I agree with this fully! I used this technique with my parents boxer who was food agressive. You can also do this with a little bit of wet food as a treat giving her little by little with each divided portion so that she starts to even look foreward for you to be near the bowl. Lots of praise and some understanding is going to be needed. I wish you the best of luck! And I hope you heal quickly.
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Old 09-11-2010, 12:47 AM
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Having gone through this with ranger, I'd look into getting a behavourist to help you out. Especially since you said it's been an ongoing problem.

It was a definite shock to me when ranger snapped at my friend who walked between him and his (empty) food bowl. I'd had him for 3 weeks and had done all the "tests", ie feeding him and sticking my fingers in his bowl, taking food away and giving it back, etc and he NEVER showed any aggression to me. But to anyone else who went towards him when he had his head in the food bowl? He's snap at them.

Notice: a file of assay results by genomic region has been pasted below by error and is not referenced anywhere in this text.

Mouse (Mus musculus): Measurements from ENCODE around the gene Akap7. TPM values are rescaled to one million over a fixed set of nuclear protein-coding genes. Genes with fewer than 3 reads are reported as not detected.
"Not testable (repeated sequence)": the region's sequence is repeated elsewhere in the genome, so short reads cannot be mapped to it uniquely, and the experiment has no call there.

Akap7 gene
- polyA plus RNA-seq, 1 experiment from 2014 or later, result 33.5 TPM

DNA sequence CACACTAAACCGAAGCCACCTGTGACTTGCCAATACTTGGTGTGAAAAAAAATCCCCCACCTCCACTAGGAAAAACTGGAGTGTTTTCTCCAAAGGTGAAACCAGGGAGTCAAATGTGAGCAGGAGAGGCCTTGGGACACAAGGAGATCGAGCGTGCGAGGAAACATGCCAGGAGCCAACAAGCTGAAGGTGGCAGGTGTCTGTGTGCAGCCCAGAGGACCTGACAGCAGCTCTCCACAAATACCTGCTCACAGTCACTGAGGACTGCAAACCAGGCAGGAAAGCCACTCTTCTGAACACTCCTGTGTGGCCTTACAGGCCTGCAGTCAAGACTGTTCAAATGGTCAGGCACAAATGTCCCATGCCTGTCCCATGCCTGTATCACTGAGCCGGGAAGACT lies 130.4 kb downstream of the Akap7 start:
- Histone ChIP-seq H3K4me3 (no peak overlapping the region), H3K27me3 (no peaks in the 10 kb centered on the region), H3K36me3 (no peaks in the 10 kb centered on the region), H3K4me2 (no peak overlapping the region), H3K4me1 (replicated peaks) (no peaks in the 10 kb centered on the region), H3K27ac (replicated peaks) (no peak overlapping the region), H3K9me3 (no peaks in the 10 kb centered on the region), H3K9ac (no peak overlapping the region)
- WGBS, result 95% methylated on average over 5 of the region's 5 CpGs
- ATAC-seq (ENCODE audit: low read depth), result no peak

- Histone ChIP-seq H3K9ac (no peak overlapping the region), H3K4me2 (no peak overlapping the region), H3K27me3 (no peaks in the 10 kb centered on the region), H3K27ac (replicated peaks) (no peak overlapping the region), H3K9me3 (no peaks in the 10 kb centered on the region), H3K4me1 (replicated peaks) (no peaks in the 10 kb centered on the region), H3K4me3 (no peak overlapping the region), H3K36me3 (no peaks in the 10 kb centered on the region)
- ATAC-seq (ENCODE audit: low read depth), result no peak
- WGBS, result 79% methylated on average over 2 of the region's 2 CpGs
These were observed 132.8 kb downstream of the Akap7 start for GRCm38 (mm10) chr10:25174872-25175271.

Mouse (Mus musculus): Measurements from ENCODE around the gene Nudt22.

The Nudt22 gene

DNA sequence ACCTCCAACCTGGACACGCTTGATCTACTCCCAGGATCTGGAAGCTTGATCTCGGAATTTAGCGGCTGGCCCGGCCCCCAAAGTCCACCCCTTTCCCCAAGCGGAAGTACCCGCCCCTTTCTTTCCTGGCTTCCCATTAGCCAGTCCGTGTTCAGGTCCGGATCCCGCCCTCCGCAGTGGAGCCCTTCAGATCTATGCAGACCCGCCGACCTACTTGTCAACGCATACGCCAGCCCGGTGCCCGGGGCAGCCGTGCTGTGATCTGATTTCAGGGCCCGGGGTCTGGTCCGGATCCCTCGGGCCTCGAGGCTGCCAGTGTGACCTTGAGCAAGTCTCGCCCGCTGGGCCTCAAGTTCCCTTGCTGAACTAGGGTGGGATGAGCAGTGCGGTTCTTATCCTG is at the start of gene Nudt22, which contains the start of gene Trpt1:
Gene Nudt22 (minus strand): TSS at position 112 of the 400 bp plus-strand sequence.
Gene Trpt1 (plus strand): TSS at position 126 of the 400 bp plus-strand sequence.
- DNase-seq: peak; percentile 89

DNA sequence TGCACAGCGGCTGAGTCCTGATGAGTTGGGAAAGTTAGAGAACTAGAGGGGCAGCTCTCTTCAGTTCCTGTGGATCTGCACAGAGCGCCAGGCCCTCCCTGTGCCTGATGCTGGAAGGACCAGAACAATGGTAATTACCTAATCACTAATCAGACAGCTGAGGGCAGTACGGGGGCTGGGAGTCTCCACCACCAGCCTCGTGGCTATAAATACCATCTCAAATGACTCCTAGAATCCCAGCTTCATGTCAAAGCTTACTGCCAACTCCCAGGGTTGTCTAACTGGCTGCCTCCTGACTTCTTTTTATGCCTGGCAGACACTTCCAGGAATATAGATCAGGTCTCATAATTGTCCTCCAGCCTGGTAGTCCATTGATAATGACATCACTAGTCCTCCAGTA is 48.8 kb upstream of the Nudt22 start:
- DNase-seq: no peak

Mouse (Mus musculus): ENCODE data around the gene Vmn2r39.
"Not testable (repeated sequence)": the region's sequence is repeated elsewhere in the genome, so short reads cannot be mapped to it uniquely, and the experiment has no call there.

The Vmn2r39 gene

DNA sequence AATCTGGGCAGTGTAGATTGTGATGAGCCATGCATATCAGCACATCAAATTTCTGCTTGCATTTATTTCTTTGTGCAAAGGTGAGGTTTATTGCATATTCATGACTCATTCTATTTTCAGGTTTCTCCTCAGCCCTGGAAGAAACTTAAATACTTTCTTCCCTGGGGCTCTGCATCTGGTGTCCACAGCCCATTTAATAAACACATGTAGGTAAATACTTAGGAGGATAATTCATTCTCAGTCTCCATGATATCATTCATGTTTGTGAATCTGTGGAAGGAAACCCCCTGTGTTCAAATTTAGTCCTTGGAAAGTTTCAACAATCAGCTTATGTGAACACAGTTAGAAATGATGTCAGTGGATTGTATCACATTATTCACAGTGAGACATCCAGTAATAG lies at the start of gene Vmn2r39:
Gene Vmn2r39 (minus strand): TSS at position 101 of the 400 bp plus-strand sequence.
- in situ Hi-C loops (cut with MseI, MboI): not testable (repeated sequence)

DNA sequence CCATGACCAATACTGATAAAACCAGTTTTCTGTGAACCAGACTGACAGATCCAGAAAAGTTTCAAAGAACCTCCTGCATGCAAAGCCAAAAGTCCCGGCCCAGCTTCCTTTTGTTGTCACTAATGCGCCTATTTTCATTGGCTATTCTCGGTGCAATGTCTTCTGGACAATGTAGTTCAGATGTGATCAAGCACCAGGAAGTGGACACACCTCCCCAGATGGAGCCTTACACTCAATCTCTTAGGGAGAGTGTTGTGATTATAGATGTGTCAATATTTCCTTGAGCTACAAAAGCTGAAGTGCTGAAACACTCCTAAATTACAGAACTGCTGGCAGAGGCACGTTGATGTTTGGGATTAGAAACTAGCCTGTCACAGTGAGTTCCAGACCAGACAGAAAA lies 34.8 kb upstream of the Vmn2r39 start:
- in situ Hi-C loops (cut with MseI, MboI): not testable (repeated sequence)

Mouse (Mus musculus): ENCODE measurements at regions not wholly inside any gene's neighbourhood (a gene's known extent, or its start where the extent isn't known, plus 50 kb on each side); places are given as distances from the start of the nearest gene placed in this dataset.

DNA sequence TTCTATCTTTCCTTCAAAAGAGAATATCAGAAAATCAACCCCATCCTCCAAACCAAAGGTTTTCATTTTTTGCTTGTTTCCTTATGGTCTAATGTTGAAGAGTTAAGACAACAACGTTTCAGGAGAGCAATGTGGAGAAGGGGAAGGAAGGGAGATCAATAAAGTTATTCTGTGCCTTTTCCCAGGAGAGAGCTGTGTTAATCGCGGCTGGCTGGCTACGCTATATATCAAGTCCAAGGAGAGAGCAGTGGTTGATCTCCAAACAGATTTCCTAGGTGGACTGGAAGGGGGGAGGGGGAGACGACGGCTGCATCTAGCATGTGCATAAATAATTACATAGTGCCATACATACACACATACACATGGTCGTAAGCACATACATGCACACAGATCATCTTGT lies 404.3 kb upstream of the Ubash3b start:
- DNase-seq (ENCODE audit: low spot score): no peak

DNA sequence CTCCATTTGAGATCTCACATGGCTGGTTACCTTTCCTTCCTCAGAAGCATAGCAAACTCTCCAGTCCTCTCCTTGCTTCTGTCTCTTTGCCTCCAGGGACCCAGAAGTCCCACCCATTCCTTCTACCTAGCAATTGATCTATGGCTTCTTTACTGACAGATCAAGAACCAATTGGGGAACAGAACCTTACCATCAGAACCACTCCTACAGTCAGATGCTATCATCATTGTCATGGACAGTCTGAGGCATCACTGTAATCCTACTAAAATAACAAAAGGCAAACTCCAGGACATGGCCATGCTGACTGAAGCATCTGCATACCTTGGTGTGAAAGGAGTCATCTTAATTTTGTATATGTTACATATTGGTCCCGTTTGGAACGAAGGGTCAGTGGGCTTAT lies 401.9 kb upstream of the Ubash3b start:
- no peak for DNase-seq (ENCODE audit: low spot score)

Like PG pointed out, it was worse when he had his head down in a bowl (later found out his previous owner would sneak up on him and beat him when he was eating) so gee, no wonder he reacted. I got in touch with an AMAZING dog behavourist who gave me a bunch of exercises to help. A year later, Ranger is completely trustworthy around his food - no matter who walks by or takes it away from him (and he used to snap at anyone but me who'd FEED him).